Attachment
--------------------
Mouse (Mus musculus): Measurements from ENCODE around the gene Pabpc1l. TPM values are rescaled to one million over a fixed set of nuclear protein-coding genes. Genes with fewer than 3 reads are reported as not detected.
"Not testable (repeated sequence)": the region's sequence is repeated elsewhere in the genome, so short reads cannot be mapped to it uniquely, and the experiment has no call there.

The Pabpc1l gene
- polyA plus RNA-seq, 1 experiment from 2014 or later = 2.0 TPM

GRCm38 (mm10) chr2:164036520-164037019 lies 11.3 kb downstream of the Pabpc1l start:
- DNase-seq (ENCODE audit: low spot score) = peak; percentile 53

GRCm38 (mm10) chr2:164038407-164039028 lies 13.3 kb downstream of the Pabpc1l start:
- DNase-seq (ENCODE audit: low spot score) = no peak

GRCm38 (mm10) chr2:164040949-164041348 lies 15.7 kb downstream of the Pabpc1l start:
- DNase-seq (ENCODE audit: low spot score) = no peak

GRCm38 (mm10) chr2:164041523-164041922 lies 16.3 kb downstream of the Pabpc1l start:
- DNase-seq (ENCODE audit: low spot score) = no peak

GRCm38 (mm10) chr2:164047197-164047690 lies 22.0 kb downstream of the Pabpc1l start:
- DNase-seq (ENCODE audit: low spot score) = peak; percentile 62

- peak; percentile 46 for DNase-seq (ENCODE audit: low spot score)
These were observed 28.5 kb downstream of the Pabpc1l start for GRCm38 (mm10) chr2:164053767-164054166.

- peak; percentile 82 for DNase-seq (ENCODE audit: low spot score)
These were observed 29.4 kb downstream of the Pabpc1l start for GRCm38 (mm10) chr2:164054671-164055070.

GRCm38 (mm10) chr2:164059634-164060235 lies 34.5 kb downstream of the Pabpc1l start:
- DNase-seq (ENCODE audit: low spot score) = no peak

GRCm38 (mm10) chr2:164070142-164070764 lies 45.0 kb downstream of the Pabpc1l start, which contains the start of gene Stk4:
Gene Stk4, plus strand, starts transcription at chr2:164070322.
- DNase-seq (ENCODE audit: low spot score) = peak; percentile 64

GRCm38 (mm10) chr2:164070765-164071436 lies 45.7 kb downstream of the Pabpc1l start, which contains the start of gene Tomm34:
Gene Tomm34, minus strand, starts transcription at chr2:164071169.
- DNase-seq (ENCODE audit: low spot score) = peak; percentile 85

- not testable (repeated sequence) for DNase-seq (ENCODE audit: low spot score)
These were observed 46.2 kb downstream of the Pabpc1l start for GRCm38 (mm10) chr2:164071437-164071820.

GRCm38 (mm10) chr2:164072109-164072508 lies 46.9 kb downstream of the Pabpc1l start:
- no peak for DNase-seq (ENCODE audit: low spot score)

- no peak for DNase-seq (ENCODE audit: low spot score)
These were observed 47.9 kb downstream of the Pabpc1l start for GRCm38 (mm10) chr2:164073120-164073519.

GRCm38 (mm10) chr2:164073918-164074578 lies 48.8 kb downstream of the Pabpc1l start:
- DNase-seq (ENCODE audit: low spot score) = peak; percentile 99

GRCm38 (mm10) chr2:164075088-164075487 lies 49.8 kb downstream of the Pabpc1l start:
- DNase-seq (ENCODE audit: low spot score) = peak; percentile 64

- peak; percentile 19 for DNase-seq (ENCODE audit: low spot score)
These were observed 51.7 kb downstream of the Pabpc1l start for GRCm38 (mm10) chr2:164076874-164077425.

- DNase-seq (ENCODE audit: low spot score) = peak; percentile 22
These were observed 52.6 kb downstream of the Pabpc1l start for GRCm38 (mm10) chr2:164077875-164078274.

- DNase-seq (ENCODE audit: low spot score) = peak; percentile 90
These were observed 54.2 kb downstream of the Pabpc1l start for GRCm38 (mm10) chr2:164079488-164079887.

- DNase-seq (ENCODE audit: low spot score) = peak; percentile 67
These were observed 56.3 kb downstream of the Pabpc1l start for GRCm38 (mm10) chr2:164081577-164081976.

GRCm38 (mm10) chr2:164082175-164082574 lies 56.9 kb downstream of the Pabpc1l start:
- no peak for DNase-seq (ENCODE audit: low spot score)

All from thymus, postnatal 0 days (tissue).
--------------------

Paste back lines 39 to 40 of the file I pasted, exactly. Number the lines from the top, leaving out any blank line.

- DNase-seq (ENCODE audit: low spot score) = peak; percentile 22
These were observed 52.6 kb downstream of the Pabpc1l start for GRCm38 (mm10) chr2:164077875-164078274.